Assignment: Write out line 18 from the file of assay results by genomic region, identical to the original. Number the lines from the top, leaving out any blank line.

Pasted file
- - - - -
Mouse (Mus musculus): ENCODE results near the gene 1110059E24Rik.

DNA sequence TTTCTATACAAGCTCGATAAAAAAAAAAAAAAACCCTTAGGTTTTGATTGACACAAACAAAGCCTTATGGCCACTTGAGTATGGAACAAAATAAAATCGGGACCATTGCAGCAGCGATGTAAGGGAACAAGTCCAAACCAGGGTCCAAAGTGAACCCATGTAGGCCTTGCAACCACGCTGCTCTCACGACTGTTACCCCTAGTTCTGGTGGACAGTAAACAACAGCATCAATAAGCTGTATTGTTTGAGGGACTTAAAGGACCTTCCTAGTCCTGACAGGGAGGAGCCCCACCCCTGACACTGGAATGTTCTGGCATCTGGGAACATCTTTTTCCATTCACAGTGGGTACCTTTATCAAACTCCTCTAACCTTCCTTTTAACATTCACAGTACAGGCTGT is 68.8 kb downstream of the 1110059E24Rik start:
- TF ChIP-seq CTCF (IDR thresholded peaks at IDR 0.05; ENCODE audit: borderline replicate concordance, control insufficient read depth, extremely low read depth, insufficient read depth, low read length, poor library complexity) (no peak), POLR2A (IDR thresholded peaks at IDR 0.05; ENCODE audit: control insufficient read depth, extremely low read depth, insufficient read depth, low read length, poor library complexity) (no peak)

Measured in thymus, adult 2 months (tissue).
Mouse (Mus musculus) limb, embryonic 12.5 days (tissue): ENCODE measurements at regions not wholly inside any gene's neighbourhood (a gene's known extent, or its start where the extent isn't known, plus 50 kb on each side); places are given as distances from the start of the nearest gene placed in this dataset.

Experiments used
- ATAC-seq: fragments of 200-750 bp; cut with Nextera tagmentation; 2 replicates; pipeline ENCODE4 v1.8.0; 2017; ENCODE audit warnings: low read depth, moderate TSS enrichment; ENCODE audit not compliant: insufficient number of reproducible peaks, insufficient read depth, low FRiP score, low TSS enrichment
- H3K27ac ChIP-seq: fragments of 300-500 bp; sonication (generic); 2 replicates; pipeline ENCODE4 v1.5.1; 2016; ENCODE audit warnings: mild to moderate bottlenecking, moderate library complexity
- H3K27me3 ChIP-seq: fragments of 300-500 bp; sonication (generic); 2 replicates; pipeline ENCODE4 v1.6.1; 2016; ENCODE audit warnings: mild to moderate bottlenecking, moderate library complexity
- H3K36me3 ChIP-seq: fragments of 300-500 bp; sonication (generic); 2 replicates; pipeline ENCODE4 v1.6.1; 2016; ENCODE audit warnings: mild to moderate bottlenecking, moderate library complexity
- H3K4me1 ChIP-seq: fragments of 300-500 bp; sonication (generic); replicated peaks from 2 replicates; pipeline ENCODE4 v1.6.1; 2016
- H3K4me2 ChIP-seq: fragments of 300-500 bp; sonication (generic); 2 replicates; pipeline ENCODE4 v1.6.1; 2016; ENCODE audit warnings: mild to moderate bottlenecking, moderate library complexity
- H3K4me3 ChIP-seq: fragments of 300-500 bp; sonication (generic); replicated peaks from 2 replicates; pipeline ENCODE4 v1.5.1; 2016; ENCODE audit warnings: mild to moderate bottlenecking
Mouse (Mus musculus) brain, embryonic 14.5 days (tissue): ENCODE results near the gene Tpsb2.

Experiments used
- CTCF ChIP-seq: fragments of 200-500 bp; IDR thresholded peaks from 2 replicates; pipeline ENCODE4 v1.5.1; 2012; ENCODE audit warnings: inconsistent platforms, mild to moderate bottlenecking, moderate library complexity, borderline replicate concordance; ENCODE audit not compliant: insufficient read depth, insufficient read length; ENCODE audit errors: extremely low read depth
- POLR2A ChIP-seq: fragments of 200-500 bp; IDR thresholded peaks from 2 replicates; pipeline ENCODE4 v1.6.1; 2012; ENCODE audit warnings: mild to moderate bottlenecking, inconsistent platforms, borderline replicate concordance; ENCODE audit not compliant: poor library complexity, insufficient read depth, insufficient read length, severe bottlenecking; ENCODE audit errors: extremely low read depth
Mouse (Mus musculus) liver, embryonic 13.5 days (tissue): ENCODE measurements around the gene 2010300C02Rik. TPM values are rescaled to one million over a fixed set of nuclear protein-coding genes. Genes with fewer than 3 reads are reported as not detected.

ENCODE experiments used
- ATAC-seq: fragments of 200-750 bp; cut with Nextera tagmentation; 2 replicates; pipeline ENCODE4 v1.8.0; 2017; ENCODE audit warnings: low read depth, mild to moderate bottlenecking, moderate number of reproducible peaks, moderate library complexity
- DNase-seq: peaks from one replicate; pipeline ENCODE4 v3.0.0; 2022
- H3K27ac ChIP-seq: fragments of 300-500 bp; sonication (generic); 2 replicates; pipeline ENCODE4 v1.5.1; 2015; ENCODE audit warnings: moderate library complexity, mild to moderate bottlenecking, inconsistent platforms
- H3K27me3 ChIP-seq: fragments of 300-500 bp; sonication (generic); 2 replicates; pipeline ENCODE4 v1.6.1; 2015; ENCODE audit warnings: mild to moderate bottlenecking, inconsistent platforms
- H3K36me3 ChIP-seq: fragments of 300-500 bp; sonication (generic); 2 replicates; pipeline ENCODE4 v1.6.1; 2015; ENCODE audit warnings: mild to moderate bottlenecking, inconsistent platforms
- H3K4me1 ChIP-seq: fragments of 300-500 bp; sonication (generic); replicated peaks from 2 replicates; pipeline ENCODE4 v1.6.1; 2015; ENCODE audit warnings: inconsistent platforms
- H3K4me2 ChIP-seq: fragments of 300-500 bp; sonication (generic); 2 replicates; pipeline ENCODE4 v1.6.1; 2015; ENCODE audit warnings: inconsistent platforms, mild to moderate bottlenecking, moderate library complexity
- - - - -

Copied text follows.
Mouse (Mus musculus) liver, embryonic 13.5 days (tissue): ENCODE measurements around the gene 2010300C02Rik. TPM values are rescaled to one million over a fixed set of nuclear protein-coding genes. Genes with fewer than 3 reads are reported as not detected.